US783768513 Jul 200523 Nov 2010Covidien AgSwitch mechanisms for safe activation of energy on an electrosurgical instrument
US78443427 Feb 200830 Nov 2010Ethicon Endo-Surgery, Inc.Powering implantable restriction systems using light
US784553731 Ene 20067 Dic 2010Ethicon Endo-Surgery, Inc.Surgical instrument having recording capabilities
US78461585 May 20067 Dic 2010Covidien AgApparatus and method for electrode thermosurgery
US785781218 Dic 200628 Dic 2010Covidien AgVessel sealer and divider having elongated knife stroke and safety for cutting mechanism
US787785219 Sep 20081 Feb 2011Tyco Healthcare Group LpMethod of manufacturing an end effector assembly for sealing tissue
US787785319 Sep 20081 Feb 2011Tyco Healthcare Group LpMethod of manufacturing end effector assembly for sealing tissue
US788753517 Ago 200415 Feb 2011Covidien AgVessel sealing wave jaw
US788753619 Ago 200915 Feb 2011Covidien AgVessel sealing instrument
US789687130 Mar 20071 Mar 2011Medtronic, Inc.Impedance computation for ablation therapy
US789687812 Mar 20091 Mar 2011Coviden AgVessel sealing instrument
US790080510 Ene 20078 Mar 2011Ethicon Endo-Surgery, Inc.Surgical instrument with enhanced battery performance
US790140027 Ene 20058 Mar 2011Covidien AgMethod and system for controlling output of RF medical generator
US790982317 Ene 200622 Mar 2011Covidien AgOpen vessel sealing instrument
US792271812 Oct 200612 Abr 2011Covidien AgOpen vessel sealing instrument with cutting mechanism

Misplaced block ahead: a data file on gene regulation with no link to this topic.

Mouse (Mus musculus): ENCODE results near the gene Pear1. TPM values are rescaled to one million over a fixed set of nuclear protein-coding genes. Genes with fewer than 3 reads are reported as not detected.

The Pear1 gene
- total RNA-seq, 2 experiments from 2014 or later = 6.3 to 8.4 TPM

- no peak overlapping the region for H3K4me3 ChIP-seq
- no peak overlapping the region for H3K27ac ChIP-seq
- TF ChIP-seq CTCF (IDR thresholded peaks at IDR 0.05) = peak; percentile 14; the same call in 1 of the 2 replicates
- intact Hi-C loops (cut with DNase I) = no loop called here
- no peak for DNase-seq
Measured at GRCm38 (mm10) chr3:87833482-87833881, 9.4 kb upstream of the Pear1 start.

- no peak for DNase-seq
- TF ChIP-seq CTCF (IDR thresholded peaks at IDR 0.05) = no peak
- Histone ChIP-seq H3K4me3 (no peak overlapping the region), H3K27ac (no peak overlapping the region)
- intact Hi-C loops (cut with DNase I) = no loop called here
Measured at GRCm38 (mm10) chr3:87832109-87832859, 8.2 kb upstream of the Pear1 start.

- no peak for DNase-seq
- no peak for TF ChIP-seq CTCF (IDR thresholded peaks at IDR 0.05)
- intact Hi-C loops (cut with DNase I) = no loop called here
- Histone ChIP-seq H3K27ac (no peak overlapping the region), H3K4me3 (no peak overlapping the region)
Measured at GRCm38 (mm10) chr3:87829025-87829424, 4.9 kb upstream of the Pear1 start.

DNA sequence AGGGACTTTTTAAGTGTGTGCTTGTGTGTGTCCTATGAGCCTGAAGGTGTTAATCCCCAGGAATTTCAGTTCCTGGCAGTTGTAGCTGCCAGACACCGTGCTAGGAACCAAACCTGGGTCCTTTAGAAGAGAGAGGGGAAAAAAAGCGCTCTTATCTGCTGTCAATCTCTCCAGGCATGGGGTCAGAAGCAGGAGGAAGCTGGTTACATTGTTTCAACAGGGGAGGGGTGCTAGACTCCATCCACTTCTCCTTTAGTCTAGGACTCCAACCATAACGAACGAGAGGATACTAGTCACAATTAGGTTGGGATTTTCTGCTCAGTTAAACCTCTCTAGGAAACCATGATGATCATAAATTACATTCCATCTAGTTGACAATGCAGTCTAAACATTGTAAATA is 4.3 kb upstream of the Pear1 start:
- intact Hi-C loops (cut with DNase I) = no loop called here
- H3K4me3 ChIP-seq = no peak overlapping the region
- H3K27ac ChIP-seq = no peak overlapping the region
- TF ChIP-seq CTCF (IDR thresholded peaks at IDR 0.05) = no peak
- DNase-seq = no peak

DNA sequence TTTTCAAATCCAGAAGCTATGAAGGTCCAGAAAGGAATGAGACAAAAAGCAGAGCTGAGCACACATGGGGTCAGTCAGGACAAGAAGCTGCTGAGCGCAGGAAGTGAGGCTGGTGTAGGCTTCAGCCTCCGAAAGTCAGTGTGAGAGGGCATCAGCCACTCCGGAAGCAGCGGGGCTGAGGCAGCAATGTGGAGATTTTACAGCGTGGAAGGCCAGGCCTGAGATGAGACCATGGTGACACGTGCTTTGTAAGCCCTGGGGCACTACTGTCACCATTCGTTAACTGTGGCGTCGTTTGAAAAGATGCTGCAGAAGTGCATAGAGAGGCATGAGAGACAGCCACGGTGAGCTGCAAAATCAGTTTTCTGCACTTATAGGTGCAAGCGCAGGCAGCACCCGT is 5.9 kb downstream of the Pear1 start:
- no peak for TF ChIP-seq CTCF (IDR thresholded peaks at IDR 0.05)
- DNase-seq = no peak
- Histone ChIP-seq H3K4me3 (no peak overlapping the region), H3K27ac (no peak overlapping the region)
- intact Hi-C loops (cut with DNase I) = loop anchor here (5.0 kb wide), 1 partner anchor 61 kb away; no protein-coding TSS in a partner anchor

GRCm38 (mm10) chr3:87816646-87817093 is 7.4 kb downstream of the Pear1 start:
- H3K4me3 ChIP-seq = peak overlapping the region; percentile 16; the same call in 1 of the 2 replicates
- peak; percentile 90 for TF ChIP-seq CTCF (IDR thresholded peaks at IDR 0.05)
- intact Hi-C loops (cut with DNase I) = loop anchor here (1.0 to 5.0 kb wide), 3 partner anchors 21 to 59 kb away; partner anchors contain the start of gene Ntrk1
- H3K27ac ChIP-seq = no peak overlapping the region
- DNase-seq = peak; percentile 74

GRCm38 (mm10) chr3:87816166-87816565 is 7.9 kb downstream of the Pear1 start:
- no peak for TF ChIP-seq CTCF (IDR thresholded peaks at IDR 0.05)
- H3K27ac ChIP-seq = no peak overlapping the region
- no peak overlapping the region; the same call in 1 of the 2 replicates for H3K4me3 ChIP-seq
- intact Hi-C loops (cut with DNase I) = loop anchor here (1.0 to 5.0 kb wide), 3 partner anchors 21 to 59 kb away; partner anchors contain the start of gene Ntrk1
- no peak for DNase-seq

US792295328 Sep 200612 Abr 2011Covidien AgMethod for manufacturing an end effector assembly
US792727029 Ene 200719 Abr 2011Ethicon Endo-Surgery, Inc.External mechanical pressure sensor for gastric band pressure measurements
US792732824 Ene 200719 Abr 2011Covidien AgSystem and method for closed loop monitoring of monopolar electrosurgical apparatus
US793164914 Feb 200726 Abr 2011Tyco Healthcare Group LpVessel sealing instrument with electrical cutting mechanism
US793505214 Feb 20073 May 2011Covidien AgForceps with spring loaded end effector assembly
US794703912 Dic 200524 May 2011Covidien AgLaparoscopic apparatus for performing electrosurgical procedures
US79511486 Feb 200431 May 2011Salient Surgical Technologies, Inc.Electrosurgical device having a tissue reduction sensor
US795114917 Oct 200631 May 2011Tyco Healthcare Group LpAblative material for use with tissue treatment device
US795115022 Feb 201031 May 2011Covidien AgVessel sealer and divider with rotating sealer and cutter
US795468210 Ene 20077 Jun 2011Ethicon Endo-Surgery, Inc.Surgical instrument with elements to communicate between control unit and end effector
US795662012 Ago 20097 Jun 2011Tyco Healthcare Group LpSystem and method for augmented impedance sensing
US796396510 May 200721 Jun 2011Covidien AgBipolar electrosurgical instrument for sealing vessels
US797232824 Ene 20075 Jul 2011Covidien AgSystem and method for tissue sealing
US797233216 Dic 20095 Jul 2011Covidien AgSystem and method for controlling electrosurgical snares
US797233416 Oct 20075 Jul 2011Conmed CorporationCoaptive tissue fusion method and apparatus with energy derivative precursive energy termination control
US797233516 Oct 20075 Jul 2011Conmed CorporationCoaptive tissue fusion method and apparatus with current derivative precursive energy termination control
US799814030 Mar 200416 Ago 2011Salient Surgical Technologies, Inc.Fluid-assisted medical devices, systems and methods
US800425129 Jun 200923 Ago 2011Advances Energy Industries, Inc.Method and apparatus for modifying interactions between an electrical generator and a nonlinear load